Please ensure Javascript is enabled for purposes of website accessibility

Lawyers don’t know enough about business. Law schools are trying to fix that

The popularity of an American legal education is dwindling in the face of disappointing job prospects for graduates, so to rescue themselves from oblivion, some law schools are fashioning themselves after a more successful educational institution: business school.

In April, New York Law school announced it would make room in its building for an offsite location for the University of Rochester’s Simon Business School, making it easier for law students to take B-School classes. The same month, Harvard Business School announced it would offer incoming students an 11-week course in the fundamentals of business created by HBX, its online business training program.

“Lawyers need to understand and use the tools and skills involved in growing and running a business,” said Harvard Law School Dean Martha Minow in a statement on Harvard Business School’s website. “Law firms, businesses, and also public sector and non-profit employers increasingly value these skills.” Harvard Law will cover most of the $1,800 tuition for the program, though students will have to pay $250 to take the courses.

Harvard and New York Law are heeding growing calls to fundamentally reshape the education that comes with a JD. Research published last year by three Harvard law professors suggested that litigators and hiring attorneys at big law firms are desperate for  law graduates that understand basic accounting and corporate finance. The 124 attorneys, from bulwark firms like Skadden Arps and Latham & Watkins, said many business courses were more critical to post-JD life than courses on environmental law, or the first amendment.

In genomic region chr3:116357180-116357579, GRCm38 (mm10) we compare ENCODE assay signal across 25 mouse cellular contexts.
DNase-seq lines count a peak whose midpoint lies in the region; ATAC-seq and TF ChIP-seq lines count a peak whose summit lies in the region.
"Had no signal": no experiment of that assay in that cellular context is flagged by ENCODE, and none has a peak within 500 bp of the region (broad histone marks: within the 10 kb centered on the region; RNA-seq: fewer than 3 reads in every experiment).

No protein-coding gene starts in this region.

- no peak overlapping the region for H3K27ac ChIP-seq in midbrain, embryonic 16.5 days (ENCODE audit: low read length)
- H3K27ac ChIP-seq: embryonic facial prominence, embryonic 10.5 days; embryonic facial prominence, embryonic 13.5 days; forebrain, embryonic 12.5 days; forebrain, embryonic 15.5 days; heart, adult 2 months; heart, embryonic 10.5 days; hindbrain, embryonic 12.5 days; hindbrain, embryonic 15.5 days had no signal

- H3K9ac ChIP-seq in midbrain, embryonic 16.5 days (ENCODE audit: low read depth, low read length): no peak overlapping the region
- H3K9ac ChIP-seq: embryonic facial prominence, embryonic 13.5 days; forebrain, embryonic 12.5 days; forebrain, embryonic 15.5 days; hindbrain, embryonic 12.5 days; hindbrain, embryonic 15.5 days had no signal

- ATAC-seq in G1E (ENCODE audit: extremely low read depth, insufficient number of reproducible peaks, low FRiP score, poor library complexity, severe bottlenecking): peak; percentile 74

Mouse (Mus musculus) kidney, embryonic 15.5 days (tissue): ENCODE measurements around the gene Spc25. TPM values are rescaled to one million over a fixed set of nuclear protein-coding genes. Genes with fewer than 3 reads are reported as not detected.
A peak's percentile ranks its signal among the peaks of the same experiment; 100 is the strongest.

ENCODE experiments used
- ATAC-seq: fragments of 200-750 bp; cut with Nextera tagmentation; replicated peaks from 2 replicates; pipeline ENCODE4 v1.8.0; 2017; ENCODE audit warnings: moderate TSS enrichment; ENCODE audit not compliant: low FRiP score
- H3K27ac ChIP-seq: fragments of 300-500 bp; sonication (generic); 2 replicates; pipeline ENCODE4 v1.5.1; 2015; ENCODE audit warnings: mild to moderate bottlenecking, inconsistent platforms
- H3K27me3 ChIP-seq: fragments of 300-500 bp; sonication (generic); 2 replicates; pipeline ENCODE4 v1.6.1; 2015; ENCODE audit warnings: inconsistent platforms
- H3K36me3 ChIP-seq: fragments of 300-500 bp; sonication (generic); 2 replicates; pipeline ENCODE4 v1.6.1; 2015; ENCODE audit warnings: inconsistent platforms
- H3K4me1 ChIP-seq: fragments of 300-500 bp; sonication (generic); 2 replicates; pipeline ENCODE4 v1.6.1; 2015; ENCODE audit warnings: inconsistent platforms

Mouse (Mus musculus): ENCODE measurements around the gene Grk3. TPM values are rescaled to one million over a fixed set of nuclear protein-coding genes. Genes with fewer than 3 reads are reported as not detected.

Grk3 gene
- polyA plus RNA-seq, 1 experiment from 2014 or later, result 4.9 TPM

Three quarters of classes “still seemed to have nothing to do with corporate law or the real-world practice of law firms,” said one corporate associate quoted in the study, who went to Harvard law and was disappointed with the curriculum. “All that was offered was a half-semester course in basic double-entry bookkeeping, which was a joke,” said another Harvard alum, and a corporate partner.

Part of what’s driving the need for lawyers fluent in business is the rise of new regulations on Wall Street firms and corporations more generally, says Northeastern University School of Law dean Jeremy Paul.

“Every time the congress passes a statue such as Dodd Frank or the Affordable Care Act, people have to figure out what it means. Lawyers are going to figure out what it means,” says Paul. “Of course it creates more business” for law firms and in- house counsel, he adds.

It’s the job of law schools to produce JDs who can think like MBAs, Paul says. “You have to understand not just the language of the law but the language of your clients. Sometimes the language of your client is business.”